On Friday morning, Coalition Against Racist Education Now (CARE Now), a self-described “active and growing collective of student activists born out of resistance to the 2018 faculty petition on free speech,” sent an open letter of 12 demands to the College’s Board of Trustees in an email to the student body. The letter demanded a “formal and public response by the Board of Trustees” addressing CARE Now’s twelve objectives by today. As of press time, the Board of Trustees has not responded to the letter.
The letter calls attention to “a mass exodus of faculty of color” this year, as well as stress induced by the College’s environment for faculty, lack of growth opportunities available to staff and the frequency at which students require psychiatric assistance. “We hold the truth of discursive and institutional violence to be self-evident,” the letter reads. It calls upon trustees to uphold “their obligation to the well-being and safety of its students, faculty, and staff.”
The letter’s objectives range from redressing the damage done through settler-colonialism by engaging in a “complete process of reparation and reconciliation to Indigenous peoples” to increasing funding toward Minority Coalition groups and the Office of Institutional Diversity and Equity to expanding the number of trans therapists, therapists of color ande Davis Center staff members. Other hiring objectives in the letter include increased hiring and pay for staff at the Office of Accessible Education and increase diversity and pay for staff in Dining Services and Facilities. Other objectives include funding permanent support networks and community space for faculty of color and hiring an independent advocate “specialized in survivor support, effectively removing the no-contact order (NCOs) investigation responsibilities from Dean Marlene Sandstrom.” The demands also call for the establishment of affinity housing for Black students and marginalized groups and the immediate approval and hiring of two faculty members for Asian American studies.
During its meeting on Friday at 1 p.m., the Board of Trustees received this list of demands and engaged in discussion within the board and with President of the College Maud Mandel. On Saturday morning, CARE Now activists presented their ideas to two trustees who later reported their conversation with students back to the board.
Rodsy Modhurima ’19, the student who sent the campus-wide email, and other members of CARE Now did not provide comment, but Modhurima sent the Record an updated and expanded letter following Saturday’s meeting between CARE Now and trustees.
Board chair Mike Eisenson ’77 commented on the trustees’ progress on many of the listed goals. “Many items on the list reflect objectives shared by the College, trustees and the community as a whole, on which we have been working for years,” Eisenson said. “In many areas we have made progress, which might not always be evident to students in just four years on campus. In other areas we have not yet made the progress we would like to see. Student input, including discussions with CARE Now and others, help inform our thinking about how Williams can best work toward our goals.”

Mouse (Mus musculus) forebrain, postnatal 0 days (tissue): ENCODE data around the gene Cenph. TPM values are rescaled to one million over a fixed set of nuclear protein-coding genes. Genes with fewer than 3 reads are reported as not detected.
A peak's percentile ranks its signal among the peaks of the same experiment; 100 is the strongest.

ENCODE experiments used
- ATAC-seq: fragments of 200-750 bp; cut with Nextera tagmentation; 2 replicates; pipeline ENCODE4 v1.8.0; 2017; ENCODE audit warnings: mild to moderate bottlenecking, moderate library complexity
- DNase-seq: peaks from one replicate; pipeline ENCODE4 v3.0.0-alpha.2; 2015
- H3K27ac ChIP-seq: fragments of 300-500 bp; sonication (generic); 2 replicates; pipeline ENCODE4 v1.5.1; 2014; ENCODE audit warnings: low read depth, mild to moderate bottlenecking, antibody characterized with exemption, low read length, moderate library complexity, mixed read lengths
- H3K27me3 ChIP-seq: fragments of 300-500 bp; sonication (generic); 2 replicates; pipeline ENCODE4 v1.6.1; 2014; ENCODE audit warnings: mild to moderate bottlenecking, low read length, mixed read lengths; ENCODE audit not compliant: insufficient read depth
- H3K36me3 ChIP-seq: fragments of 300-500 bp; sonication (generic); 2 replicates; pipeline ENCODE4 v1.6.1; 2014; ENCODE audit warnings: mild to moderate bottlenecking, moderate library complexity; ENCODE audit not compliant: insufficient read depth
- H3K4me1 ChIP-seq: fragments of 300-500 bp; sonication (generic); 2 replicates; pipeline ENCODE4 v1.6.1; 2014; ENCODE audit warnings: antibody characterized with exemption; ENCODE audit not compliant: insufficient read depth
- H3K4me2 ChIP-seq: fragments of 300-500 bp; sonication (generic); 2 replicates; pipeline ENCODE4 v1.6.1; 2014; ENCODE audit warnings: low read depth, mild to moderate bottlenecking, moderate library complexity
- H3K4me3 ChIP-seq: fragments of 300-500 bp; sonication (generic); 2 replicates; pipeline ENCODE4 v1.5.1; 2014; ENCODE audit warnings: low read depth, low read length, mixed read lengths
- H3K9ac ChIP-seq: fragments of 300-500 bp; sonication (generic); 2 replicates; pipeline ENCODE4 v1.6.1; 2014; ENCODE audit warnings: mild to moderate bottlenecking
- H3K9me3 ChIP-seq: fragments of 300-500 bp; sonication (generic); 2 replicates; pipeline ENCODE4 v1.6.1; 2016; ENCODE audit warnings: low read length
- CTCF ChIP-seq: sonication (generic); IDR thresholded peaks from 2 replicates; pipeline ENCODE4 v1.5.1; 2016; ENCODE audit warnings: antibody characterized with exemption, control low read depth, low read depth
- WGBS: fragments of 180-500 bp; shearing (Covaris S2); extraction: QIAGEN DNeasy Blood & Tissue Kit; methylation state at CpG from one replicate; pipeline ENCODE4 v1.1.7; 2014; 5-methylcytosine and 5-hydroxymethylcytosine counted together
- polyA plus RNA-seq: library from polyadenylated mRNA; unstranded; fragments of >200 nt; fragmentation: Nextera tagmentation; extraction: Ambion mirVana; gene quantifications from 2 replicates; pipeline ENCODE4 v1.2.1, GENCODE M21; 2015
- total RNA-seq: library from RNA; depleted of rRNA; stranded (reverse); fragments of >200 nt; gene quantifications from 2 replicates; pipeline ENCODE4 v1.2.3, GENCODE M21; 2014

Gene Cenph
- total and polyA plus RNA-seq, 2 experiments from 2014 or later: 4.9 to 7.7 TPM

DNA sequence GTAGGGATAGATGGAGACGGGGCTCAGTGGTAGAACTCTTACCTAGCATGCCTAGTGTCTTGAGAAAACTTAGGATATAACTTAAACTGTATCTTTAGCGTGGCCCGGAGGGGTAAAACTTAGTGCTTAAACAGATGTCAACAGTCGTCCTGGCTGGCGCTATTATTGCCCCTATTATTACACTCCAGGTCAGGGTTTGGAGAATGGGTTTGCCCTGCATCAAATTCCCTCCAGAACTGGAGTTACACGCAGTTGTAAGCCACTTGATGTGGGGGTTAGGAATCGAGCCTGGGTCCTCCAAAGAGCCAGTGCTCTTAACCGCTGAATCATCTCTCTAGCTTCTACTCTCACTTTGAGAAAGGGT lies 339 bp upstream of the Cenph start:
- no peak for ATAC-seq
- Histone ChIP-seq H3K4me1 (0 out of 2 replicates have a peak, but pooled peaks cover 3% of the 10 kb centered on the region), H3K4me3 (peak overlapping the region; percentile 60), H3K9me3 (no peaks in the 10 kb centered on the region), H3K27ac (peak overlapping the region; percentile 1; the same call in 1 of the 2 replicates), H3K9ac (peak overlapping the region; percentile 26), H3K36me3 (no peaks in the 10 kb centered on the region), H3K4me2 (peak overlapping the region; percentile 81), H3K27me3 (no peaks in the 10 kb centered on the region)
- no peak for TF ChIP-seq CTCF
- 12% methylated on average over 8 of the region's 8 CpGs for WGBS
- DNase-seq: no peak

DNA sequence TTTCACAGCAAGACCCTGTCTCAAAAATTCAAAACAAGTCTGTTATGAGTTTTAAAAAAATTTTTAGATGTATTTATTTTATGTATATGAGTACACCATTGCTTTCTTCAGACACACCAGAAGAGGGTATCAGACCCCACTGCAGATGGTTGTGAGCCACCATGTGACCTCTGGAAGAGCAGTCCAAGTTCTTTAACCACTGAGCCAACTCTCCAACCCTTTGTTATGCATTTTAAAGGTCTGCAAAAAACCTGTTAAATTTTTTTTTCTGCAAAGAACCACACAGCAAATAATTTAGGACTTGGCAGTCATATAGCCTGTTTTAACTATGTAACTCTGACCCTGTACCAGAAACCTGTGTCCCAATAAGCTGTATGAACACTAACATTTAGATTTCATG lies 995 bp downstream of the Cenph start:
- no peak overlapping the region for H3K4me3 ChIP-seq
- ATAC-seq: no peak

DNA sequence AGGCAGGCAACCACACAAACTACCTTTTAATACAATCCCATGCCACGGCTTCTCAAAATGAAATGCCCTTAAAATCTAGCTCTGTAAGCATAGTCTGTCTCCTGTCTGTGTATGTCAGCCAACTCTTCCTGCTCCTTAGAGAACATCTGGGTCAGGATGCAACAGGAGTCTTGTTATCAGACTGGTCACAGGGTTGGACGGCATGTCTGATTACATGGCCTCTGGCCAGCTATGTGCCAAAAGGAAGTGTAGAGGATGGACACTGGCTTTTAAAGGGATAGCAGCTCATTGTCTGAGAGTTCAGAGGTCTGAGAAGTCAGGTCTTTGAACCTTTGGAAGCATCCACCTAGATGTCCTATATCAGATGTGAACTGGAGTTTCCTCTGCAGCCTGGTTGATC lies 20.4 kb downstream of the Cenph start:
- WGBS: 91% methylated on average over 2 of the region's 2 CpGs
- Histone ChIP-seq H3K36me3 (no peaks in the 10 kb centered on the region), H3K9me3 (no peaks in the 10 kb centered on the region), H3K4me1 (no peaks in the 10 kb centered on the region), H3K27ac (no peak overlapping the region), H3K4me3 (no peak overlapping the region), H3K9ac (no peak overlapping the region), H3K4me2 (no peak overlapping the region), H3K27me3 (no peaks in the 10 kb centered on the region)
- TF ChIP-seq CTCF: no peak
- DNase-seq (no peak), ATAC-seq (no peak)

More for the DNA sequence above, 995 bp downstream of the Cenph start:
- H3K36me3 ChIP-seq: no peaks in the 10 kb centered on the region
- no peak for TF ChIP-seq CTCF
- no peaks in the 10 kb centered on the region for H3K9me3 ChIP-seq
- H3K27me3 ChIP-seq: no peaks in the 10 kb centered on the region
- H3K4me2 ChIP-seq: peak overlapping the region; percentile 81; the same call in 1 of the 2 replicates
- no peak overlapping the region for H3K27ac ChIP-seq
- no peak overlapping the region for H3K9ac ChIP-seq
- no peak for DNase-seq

While the grassroots CARE Now movement emerged during the protests against hate speech and the departure of Kai Green ’07, assistant professor of women’s, gender and sexuality studies, and Kimberly Love, assistant professor of English, this year, its origin dates back more than 30 years to the student collective CARE. On April 22, 1988, minoritized students connected to CARE took over Jenness House, which housed the Dean’s Office at the time. The students’ occupation, which lasted three days, called attention to 15 demands addressing three areas of concern including “the minority presence on the Williams Faculty,” “the minority experience in the Williams curriculum” and “minority students and student life at Williams.”
Similarly, CARE Now’s letter calls attention to and quotes the 2009 Faculty-Staff Initiative. “We understand that improving the professional quality of life for staff and faculty of color, and thus the institutional culture at large, would only improve the experience of Williams students,” reads the portion of the letter quoting the report. “We have witnessed how departures of staff and faculty of color or their absence in particular fields/sectors impact negatively upon the lives of students—both students of color and white students who turn to staff and faculty members of color for curricular and/or extracurricular support. This negative impact ranges from the disruption/suspension of research projects to an increased sense of isolation. We, therefore, hold that a sizable and long-term community of staff and faculty of color is vital to the studies and lives of students across the College,” the 2009 report said.
“The administration has not adequately addressed the findings of this report over the past decade,” the letter reads. “The present moment demonstrates a managerial and fiduciary failure to provide a safe, respectful and livable school environment.”